So let's dispense with the notion that these politicians only bring up schools when discussing education - they don't. Public school "reform" has become their first response to a wide variety of social issues.
Via digby (who else?), here is what the two major party candidates in the last presidential election said we should do about gun violence (all emphases mine):
CROWLEY: Governor Romney, the question is about assault weapons, AK-47s.
ROMNEY: Yeah, I'm not in favor of new pieces of legislation on — on guns and taking guns away or making certain guns illegal. We, of course, don't want to have automatic weapons, and that's already illegal in this country to have automatic weapons. What I believe is we have to do, as the president mentioned towards the end of his remarks there, which is to make enormous efforts to enforce the gun laws that we have, and to change the culture of violence that we have.
And you ask how — how are we going to do that? And there are a number of things. He mentioned good schools. I totally agree. We were able to drive our schools to be number one in the nation in my state. And I believe if we do a better job in education, we'll — we'll give people the — the hope and opportunity they deserve and perhaps less violence from that. But let me mention another thing. And that is parents. We need moms and dads, helping to raise kids. Wherever possible the — the benefit of having two parents in the home, and that's not always possible. A lot of great single moms, single dads. But gosh to tell our kids that before they have babies, they ought to think about getting married to someone, that's a great idea.
This is, in a word, absurd. Both of these men were seriously suggesting that incidents like Newtown and Aurora and Columbine and Virginia Tech should be mitigated by having "better" schools.[...]OBAMA: The — first of all, I think Governor Romney was for an assault weapons ban before he was against it. And he said that the reason he changed his mind was, in part, because he was seeking the endorsement of the National Rifle Association. So that's on the record.
But I think that one area we agree on is the important of parents and the importance of schools, because I do believe that if our young people have opportunity, then they are less likely to engage in these kinds of violent acts. We're not going to eliminate everybody who is mentally disturbed and we have got to make sure they don't get weapons. because I do believe that if our young people have opportunity, then they're less likely to engage in these kind of violent acts.
We're not going to eliminate everybody who is mentally disturbed, and we've got to make sure they don't get weapons. But we can make a difference in terms ensuring that every young person in America, regardless of where they come from, what they look like, have a chance to succeed.
And, Candy, we haven't had a chance to talk about education much, but I think it is very important to understand that the reforms we've put in place, working with 46 governors around the country, are seeing schools that are some of the ones that are the toughest for kids starting to succeed. We're starting to see gains in math and science...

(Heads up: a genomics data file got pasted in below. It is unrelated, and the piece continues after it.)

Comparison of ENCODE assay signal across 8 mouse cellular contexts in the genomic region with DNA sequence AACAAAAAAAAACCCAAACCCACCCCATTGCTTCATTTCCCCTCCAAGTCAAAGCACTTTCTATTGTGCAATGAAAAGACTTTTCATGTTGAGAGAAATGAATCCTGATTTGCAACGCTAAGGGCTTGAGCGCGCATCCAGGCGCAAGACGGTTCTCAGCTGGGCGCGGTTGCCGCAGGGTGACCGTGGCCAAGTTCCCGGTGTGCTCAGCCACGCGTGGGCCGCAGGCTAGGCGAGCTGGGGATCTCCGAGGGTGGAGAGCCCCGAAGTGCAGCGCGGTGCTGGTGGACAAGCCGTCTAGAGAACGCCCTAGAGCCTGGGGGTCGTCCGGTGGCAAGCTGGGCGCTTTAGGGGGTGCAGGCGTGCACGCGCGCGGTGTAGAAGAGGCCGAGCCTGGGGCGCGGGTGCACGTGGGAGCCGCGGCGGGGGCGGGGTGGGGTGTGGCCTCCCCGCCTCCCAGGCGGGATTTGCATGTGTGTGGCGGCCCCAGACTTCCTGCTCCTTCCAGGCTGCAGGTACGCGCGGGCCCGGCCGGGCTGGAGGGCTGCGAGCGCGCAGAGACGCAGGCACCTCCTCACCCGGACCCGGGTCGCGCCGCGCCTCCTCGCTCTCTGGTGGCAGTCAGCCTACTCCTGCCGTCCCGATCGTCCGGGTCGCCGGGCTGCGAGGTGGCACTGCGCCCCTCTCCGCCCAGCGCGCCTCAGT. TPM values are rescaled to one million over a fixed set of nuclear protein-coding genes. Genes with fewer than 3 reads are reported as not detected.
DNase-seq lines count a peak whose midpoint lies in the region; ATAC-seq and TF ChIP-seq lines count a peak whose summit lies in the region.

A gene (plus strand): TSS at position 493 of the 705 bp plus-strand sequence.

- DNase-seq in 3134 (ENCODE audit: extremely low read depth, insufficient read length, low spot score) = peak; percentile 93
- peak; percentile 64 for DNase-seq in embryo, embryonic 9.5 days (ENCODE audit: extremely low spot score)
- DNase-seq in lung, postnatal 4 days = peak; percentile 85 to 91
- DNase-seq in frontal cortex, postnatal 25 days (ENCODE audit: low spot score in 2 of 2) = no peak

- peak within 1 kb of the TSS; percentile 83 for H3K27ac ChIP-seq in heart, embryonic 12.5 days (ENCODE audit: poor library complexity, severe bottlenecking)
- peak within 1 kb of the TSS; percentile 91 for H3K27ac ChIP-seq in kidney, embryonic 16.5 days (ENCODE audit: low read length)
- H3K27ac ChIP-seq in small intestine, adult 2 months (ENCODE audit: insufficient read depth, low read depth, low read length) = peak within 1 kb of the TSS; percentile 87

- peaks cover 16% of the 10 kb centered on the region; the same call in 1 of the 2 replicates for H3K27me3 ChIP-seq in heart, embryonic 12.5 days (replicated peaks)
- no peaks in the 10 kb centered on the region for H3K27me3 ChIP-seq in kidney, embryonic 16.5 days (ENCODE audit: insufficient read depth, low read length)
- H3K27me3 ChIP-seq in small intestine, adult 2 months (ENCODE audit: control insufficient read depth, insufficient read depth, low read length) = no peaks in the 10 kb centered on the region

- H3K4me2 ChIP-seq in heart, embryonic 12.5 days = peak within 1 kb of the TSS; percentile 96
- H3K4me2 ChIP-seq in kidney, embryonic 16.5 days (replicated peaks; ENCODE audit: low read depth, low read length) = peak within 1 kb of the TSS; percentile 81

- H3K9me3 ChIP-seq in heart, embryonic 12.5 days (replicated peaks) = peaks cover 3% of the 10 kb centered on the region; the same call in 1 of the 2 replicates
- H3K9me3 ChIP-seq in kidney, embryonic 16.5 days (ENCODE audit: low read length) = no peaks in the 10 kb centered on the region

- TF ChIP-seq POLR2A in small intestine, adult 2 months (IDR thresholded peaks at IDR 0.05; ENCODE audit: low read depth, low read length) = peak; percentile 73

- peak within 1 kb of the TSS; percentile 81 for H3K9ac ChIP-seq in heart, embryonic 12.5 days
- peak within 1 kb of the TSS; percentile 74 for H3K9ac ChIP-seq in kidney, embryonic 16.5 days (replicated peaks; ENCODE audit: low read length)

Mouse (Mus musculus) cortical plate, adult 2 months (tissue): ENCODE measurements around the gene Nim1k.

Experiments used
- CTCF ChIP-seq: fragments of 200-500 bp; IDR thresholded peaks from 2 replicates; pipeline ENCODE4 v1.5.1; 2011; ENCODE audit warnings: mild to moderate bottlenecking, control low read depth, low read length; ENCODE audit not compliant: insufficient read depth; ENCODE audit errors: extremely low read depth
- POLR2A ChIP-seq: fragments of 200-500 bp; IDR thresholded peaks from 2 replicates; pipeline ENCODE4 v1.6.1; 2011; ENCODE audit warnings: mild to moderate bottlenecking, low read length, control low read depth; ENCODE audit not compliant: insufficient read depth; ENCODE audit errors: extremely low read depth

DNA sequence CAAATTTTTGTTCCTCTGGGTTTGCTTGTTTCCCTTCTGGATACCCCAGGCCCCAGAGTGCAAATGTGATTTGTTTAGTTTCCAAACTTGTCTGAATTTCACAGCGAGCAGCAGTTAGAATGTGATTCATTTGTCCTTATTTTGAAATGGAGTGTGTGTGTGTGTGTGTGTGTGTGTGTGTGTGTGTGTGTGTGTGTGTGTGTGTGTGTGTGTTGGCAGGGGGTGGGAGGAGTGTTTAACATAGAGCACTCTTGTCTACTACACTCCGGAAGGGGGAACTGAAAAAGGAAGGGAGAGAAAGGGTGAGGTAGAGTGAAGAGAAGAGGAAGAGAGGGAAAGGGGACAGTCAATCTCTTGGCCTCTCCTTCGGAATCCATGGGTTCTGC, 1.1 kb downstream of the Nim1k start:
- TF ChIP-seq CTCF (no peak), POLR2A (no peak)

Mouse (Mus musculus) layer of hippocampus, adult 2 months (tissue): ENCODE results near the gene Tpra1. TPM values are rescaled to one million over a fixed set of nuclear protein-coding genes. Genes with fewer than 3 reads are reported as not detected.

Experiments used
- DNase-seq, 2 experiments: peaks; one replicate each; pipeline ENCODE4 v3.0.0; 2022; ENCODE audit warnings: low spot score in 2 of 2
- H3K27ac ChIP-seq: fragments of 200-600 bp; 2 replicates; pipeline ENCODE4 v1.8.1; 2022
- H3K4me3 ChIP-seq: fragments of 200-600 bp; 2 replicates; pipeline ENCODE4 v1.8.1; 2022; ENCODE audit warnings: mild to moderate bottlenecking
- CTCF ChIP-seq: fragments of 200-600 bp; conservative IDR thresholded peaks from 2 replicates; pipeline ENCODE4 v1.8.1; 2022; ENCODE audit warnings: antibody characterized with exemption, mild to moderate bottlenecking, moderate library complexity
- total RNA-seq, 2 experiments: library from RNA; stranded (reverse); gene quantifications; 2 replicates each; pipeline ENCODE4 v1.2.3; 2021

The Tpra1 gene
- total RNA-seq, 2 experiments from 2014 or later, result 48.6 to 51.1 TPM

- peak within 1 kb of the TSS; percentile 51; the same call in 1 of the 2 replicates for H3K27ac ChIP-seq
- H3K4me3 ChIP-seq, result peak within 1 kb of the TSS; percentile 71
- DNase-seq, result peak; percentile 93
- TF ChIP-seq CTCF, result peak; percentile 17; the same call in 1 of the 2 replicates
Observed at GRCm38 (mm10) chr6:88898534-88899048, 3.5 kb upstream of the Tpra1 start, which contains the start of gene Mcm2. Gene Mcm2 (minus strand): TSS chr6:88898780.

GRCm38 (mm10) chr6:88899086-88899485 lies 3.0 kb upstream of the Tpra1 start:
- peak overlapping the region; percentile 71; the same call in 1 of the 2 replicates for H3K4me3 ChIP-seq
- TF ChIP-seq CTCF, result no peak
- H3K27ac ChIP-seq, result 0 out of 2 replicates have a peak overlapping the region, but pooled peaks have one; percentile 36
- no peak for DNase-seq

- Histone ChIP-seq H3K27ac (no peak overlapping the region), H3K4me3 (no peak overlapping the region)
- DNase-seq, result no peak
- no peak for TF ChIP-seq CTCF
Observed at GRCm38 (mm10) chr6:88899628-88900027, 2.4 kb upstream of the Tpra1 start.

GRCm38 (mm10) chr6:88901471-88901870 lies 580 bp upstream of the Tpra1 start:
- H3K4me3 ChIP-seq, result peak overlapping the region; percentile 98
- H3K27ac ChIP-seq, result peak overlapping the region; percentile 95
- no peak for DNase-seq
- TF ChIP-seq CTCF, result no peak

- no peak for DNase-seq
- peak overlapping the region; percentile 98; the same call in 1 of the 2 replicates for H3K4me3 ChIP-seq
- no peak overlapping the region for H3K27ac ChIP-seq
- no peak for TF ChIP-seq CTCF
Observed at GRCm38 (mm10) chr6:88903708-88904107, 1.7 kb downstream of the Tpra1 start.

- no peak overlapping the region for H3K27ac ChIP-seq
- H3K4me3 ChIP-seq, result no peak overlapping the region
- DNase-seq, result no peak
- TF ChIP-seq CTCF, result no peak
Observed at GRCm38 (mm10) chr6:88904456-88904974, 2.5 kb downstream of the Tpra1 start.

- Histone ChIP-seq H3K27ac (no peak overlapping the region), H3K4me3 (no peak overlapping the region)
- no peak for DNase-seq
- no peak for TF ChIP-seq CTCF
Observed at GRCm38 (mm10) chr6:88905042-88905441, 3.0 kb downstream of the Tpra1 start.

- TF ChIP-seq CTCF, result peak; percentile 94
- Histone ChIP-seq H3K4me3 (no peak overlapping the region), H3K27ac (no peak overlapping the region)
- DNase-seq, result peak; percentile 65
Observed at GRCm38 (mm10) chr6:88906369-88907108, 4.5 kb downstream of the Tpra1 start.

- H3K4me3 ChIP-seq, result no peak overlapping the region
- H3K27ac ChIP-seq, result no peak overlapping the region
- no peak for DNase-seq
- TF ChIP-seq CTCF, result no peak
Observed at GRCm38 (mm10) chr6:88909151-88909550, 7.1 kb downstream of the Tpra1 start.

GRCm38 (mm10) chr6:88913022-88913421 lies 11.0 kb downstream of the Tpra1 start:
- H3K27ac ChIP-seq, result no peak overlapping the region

Virginia Tech is ranked by US News as the #72 college in the country; Seung-Hui Cho must have had decent grades to be admitted. His problem wasn't that he had a lack of opportunity; his problem was that he was clearly mentally ill (a problem the high school he attended addressed), yet was able purchase extremely powerful weapons. Even if Cho had attended a "better" high school, not one victim of the Virginia Tech massacre would have been saved.
I can make the same case about Columbine and Aurora and all the other mass shootings that have occurred in the US over the last 30 years. None of them, near as I can tell, can be placed at the feet of an education system that didn't provide "opportunity" for the killers. Not one of the victims would have been saved by charter school expansion or merit pay or value-added modeling in teacher evaluations or vouchers. It is ridiculous and offensive to imply otherwise.
Of course hopelessness leads to violence. Of course schools can help provide opportunity to people who are at the bottom of our society. Of course our schools can get better.
But this is yet another example of how problems are being laid at the feet of our public schools that have nothing to do with education. Economic inequality is not the fault of our public schools. A corrupt political system is not the fault of our public schools. Rampant gun violence is not the fault of our public schools. The melting planet and war in the Mid-East and our insipid media and skyrocketing health care costs and a hundred other problems are not the fault of our public schools.
And yet, over and over, politicians on both sides of the aisle point to our teachers and our schools and say: "Fix this!" The entire conversation is ludicrous.
President Obama and Governor Romney: we teachers are doing our jobs. Don't blame us if you aren't doing yours.
So, guys, what should we blame on teachers today?